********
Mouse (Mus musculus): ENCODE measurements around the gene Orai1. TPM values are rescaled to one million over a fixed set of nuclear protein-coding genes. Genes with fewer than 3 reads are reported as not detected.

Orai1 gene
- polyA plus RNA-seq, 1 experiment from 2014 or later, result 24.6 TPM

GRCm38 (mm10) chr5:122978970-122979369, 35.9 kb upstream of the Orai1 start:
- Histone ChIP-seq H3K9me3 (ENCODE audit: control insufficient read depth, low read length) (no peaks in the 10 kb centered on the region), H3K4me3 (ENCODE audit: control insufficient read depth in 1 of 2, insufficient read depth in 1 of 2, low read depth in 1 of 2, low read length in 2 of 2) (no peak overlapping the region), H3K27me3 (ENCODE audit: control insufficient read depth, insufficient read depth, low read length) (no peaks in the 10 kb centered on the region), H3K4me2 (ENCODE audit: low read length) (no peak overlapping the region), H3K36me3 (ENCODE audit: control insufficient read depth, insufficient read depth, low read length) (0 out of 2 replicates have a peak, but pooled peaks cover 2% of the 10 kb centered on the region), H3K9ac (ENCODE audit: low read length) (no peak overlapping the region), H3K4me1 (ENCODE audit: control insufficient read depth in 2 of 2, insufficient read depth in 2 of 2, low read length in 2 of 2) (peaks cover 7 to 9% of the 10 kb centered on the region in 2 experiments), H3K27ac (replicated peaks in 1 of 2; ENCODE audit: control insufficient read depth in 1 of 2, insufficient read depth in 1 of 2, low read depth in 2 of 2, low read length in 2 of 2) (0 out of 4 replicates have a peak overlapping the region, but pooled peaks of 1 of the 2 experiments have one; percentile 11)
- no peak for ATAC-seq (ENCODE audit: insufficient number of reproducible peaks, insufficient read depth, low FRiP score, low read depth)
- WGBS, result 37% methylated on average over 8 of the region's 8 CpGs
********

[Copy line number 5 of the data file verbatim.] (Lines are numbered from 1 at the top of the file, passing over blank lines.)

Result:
- Histone ChIP-seq H3K9me3 (ENCODE audit: control insufficient read depth, low read length) (no peaks in the 10 kb centered on the region), H3K4me3 (ENCODE audit: control insufficient read depth in 1 of 2, insufficient read depth in 1 of 2, low read depth in 1 of 2, low read length in 2 of 2) (no peak overlapping the region), H3K27me3 (ENCODE audit: control insufficient read depth, insufficient read depth, low read length) (no peaks in the 10 kb centered on the region), H3K4me2 (ENCODE audit: low read length) (no peak overlapping the region), H3K36me3 (ENCODE audit: control insufficient read depth, insufficient read depth, low read length) (0 out of 2 replicates have a peak, but pooled peaks cover 2% of the 10 kb centered on the region), H3K9ac (ENCODE audit: low read length) (no peak overlapping the region), H3K4me1 (ENCODE audit: control insufficient read depth in 2 of 2, insufficient read depth in 2 of 2, low read length in 2 of 2) (peaks cover 7 to 9% of the 10 kb centered on the region in 2 experiments), H3K27ac (replicated peaks in 1 of 2; ENCODE audit: control insufficient read depth in 1 of 2, insufficient read depth in 1 of 2, low read depth in 2 of 2, low read length in 2 of 2) (0 out of 4 replicates have a peak overlapping the region, but pooled peaks of 1 of the 2 experiments have one; percentile 11)